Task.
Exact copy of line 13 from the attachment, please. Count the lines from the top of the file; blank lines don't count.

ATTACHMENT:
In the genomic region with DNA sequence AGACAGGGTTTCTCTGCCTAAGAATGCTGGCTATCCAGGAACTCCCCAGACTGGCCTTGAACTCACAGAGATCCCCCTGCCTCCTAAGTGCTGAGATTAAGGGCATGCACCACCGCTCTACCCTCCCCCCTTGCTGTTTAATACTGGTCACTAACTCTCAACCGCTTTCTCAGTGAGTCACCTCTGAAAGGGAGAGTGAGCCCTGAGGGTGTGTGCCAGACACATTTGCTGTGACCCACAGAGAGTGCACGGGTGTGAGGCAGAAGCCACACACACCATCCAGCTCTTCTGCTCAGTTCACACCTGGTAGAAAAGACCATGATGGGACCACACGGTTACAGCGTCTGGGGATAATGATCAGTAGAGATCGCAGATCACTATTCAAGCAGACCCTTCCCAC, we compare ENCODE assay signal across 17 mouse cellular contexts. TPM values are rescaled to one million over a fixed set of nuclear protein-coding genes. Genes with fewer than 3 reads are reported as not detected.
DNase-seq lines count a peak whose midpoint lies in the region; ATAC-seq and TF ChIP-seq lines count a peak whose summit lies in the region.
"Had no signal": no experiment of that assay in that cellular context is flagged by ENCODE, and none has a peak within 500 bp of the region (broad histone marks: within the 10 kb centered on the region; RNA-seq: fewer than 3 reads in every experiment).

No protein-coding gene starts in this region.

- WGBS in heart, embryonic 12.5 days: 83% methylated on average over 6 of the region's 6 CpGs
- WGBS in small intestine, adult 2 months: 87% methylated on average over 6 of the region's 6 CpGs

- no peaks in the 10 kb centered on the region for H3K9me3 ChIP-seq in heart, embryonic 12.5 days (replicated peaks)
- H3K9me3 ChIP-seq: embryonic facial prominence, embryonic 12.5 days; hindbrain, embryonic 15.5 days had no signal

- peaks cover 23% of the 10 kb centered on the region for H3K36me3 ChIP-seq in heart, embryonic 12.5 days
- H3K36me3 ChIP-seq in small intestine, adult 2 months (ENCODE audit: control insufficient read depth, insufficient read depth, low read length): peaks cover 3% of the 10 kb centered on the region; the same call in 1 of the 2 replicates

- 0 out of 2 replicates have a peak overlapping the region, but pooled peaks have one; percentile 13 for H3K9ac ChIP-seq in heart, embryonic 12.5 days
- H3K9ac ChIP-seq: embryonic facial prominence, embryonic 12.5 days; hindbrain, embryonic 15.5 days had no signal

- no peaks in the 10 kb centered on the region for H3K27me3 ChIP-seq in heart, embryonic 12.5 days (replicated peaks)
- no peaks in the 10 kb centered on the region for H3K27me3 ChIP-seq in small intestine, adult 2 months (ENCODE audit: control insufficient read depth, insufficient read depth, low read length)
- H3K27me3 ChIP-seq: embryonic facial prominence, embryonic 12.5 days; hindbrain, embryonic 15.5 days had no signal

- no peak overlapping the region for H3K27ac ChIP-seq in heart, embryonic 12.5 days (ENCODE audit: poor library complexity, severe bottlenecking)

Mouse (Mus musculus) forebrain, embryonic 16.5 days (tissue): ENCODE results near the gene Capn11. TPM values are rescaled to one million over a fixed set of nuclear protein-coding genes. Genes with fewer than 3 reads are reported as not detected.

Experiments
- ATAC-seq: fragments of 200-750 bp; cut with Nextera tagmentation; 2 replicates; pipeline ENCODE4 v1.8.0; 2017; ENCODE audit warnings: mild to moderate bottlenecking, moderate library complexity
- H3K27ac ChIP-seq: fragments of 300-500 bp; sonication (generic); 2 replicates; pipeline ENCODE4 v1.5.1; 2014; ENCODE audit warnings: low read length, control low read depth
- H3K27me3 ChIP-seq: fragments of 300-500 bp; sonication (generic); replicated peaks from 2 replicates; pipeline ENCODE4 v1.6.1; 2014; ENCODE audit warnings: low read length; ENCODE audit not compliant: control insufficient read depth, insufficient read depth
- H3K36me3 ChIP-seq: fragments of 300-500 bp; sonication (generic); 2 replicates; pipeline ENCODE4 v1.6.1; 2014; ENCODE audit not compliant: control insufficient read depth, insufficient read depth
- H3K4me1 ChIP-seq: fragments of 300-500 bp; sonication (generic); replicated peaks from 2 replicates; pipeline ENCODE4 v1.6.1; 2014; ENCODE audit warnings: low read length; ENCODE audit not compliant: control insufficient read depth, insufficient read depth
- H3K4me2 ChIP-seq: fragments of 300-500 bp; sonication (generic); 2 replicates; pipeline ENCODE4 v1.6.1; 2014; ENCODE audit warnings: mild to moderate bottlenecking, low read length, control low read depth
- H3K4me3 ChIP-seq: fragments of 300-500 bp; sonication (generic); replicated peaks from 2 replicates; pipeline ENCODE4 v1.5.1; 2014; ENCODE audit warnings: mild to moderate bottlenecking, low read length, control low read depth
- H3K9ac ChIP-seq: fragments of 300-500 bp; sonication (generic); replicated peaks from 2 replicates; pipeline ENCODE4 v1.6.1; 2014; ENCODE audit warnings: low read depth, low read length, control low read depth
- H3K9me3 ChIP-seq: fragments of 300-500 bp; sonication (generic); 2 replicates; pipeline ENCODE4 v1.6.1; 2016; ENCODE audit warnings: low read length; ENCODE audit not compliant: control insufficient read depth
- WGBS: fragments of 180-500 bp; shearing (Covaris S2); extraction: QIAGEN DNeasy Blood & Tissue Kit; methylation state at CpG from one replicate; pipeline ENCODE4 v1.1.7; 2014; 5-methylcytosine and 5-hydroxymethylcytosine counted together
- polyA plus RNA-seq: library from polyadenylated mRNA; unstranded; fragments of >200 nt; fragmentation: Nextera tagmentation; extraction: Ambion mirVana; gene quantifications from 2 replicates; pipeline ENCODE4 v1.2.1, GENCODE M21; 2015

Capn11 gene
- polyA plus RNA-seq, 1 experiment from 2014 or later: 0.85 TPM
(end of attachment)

- no peaks in the 10 kb centered on the region for H3K27me3 ChIP-seq in heart, embryonic 12.5 days (replicated peaks)